data transfer between low-power consumer devices).
M2M communication network serves as infrastructure for realising communication between
M2M gateway and M2M end userv application or server. For this cellular network (GSM
/CDMA), Wire line network and communication satellites may be used. Satellite
communication being costlier may be used in remote locations. Cellular network being
cheaper and having wide coverage is being used world wide for M2M deployment.
Finally when the data reach the M2M application center, it can be analyzed, reported or
acted upon by the user or the process depending upon the specific system design.
2.2. M2M applications:-M2M applications as per industry are given below*:S.No.
1.
Industry / Vertical
Automotive
2.
Transportation
3.
Utilities / Energy
4.
Security
5.
Financial /Retail
6.
Health care
7.
Public Safety
M2M applications
Passenger vehicle anti theft / recovery, monitoring
/maintenance, safety/control, entertainment.
Fleet
management,
asset
tracking,
telematics,
manufacturing and logistics.
Smart metering, smart grid, Electric line monitoring, gas
/ oil / water pipeline monitoring.
Commercial and home security monitoring, Surveillance
applications, Fire alarm, Police / medical alert
Point of sale (POS), ATM, Kiosk, Vending machines,
digital signage and handheld terminals.
Remote monitoring of patient after surgery (e-health),
remote diagnostics, medication reminders, Tele-medicine
Highway, bridge, traffic management,
homeland
security, police, fire and emergency services.
*Source: Heavy reading and pyramid research 2012
3. Global Scenario:-The Internet revolution led to the interconnection between people at
an unprecedented scale and pace. The next revolution will be the interconnection between
objects to create a smart environment. Today the connected device is dominated by mobile
phones but in future it will change to new era of smart phones, tablets, consumer
electronics and M2M connects every thing from cars to health services and even entire
cities.
GSMA (Mobile world congress), in partnership with Machina research has
predicted the
bussiness impact of connected devices to be worth US $ 4.5 trillion in 2020 when the total
connected devices will reach to 24 billion world wide.
As per Machina research, total number of connected devices is expected to increase from 9
billion today to 24 billion in 2020 and within this, mobile connected devices will grow from
approx. 6.5 billion today to 12 billion in 2020.
As per GSMA and Machina Research, top ten connected apploications with approx. business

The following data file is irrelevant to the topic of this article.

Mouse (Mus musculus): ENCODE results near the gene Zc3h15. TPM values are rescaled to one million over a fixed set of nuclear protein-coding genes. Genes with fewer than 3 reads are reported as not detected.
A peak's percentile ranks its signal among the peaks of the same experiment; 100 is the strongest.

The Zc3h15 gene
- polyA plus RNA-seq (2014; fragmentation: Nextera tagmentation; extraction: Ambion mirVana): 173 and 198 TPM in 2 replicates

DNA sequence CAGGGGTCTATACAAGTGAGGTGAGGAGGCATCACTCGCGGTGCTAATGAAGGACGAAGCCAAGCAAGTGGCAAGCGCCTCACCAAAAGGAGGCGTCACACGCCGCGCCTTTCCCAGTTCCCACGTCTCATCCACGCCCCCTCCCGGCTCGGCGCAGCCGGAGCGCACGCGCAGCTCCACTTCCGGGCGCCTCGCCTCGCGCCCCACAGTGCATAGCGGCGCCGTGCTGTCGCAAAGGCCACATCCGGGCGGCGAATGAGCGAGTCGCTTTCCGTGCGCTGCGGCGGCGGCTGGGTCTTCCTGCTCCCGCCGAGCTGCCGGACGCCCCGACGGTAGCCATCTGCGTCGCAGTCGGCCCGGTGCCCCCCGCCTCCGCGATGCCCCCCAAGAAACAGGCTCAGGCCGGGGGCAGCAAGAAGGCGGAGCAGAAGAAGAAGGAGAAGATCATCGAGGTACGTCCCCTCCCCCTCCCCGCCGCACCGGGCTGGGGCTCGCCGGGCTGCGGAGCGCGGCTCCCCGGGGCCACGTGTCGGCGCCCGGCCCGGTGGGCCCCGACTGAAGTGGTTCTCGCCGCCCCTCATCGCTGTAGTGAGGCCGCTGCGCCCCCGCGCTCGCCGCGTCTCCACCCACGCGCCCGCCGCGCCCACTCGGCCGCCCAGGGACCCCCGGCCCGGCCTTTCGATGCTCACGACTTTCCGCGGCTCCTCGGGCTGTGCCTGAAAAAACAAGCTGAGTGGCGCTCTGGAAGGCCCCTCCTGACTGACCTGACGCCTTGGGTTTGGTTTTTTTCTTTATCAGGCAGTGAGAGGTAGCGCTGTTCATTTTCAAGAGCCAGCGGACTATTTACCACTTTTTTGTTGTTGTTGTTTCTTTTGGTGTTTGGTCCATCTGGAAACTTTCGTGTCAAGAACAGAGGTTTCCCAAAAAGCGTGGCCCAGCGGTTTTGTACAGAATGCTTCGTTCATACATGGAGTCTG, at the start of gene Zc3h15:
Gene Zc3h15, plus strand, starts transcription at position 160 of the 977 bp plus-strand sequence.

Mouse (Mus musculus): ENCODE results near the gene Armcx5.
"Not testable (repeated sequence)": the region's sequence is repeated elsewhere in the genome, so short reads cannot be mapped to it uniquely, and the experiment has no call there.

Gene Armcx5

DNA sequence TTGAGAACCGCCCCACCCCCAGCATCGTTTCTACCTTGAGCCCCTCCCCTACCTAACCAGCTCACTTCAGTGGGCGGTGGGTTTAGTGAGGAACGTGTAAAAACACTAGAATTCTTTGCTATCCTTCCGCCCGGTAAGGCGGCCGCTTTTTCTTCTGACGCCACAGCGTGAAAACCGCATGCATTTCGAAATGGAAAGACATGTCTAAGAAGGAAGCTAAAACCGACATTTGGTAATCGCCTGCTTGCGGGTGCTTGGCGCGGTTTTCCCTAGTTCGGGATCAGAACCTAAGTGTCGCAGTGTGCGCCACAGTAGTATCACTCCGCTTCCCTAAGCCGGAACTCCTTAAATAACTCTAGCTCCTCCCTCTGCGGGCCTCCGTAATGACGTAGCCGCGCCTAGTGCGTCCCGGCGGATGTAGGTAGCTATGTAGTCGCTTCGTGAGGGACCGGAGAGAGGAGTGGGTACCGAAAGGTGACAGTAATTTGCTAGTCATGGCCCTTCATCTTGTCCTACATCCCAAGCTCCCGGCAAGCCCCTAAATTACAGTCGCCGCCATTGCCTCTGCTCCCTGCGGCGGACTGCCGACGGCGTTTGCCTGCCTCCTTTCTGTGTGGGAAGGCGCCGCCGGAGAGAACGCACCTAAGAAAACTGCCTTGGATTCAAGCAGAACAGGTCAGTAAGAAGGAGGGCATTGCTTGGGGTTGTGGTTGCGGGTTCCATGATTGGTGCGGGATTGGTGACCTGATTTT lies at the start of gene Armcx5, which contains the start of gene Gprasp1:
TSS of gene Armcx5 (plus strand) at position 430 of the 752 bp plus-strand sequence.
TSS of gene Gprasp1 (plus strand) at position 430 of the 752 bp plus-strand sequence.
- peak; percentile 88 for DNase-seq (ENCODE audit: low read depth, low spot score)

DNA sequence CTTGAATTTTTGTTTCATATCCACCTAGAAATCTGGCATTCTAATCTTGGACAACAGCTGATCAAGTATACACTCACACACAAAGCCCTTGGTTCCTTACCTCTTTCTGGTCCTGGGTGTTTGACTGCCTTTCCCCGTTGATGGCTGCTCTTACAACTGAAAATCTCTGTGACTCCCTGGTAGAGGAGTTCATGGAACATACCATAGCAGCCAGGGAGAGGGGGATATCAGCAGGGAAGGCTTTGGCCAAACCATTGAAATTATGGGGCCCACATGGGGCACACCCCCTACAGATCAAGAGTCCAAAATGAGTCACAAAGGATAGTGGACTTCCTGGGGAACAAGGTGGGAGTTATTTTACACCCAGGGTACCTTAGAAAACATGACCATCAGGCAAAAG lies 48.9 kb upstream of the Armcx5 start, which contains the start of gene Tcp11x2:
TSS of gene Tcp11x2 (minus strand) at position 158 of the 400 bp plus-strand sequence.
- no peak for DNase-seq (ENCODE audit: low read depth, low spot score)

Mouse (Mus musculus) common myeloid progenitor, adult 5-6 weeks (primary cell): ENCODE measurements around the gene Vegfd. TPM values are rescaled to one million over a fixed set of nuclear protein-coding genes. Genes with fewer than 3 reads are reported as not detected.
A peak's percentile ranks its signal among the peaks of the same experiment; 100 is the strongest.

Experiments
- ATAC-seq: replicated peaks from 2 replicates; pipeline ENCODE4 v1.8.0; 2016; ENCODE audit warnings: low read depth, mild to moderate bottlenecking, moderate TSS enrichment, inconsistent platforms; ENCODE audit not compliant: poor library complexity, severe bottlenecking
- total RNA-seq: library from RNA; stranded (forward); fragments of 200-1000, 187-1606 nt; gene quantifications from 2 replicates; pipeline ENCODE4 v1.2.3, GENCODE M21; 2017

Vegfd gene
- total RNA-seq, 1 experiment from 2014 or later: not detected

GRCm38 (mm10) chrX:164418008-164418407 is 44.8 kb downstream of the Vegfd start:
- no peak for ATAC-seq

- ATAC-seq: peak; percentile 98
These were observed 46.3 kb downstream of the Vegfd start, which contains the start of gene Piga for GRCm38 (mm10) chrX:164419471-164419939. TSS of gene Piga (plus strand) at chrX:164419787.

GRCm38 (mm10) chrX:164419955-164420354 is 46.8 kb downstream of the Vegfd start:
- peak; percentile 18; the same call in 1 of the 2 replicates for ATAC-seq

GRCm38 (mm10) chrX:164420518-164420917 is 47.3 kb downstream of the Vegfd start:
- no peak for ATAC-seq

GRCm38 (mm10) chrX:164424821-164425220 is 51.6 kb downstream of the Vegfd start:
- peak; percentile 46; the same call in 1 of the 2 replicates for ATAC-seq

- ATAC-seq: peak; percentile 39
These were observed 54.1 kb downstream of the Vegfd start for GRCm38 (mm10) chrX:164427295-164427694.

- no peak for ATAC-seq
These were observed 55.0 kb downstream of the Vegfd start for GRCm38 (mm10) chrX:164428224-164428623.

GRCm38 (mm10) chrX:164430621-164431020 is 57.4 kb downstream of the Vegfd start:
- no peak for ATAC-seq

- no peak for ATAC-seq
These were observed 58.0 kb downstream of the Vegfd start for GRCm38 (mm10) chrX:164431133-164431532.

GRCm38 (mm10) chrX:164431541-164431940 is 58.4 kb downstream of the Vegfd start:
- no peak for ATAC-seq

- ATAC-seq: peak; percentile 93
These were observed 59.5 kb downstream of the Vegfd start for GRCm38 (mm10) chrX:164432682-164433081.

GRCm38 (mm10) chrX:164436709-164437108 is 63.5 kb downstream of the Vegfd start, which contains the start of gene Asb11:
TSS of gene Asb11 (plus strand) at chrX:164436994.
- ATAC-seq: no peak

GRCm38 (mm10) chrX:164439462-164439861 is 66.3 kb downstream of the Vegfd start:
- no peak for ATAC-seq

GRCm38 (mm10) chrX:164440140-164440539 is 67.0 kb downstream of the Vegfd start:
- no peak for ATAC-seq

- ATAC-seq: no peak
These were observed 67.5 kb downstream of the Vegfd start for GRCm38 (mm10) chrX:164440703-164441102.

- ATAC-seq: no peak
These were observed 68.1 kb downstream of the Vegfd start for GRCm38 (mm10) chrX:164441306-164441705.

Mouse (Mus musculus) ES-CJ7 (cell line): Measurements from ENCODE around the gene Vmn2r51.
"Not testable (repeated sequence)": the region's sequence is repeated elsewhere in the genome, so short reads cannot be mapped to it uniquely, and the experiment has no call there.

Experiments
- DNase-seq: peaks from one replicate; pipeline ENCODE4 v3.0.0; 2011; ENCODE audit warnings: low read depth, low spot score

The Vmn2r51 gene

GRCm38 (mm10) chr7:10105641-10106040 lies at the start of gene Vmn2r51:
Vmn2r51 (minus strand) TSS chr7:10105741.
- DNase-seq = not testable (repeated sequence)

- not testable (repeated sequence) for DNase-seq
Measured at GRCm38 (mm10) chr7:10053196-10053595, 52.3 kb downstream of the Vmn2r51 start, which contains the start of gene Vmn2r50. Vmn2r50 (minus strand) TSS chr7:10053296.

impact is as given below:S.No.
Top Ten Connected Applications in 2020
1
2
3
4
5
6
7
8
9
10
Connected Car
Clinical Remote Monitoring
Assisted Living
Home and Building Security
Pay-As-You-Drive Car Insurance
New Business Models for Car Usage
Smart Meters
Traffic Management
Electric Vehicle Charging
Building Automation
Value to the Connected
Life
US$600 billion
US$350 billion
US$270 billion
US$250 billion
US$245 billion
US$225 billion
US$105 billion
US$100 billion
US$75 billion
US$40 billion
According to the GSMA, this amounts to $1.3 trillion revenue opportunities for mobile
network operators alone spanning vertical segments such as health, automotive, utilities
and consumer electronics. The users span from an individual to national level organizations
addressing wide ranging issues. [9]
4. Indian Scenario :- As per projections by Ericssion, Indian M2M market may rise from 30 Million
in 2013 to more than 250 million in 2020. Automotive (connected vehicles) is having a market share
of 45% and Energy (smart meters) 23%. Other applications are Point of sale (POS), health care,
security and surveillance, intelligent buildings, smart homes etc. M2M applications will make the
living smart and improve the quality of life. Communication elements of the smart network are
shown in the figure-4 given below*:-
*Source: FRAUNHOFER FOKUS [7]
Figure- 4
Many industries are being transformed with respect to their business processes, resulting
from engineering market changes driven by substantial increase of M2M pervasiveness. E.g.
in the energy sector, smart metering increases business efficiencies and decreases
operational expenses for energy companies; transportation tracking solutions improve route